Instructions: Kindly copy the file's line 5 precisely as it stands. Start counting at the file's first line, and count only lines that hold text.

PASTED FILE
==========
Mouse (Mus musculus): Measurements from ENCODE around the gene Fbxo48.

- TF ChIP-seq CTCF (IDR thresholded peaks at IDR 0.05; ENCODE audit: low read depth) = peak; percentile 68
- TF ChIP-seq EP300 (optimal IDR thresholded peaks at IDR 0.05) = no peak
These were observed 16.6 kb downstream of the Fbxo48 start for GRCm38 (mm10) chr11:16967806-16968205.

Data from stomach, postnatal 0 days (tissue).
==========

Data from stomach, postnatal 0 days (tissue).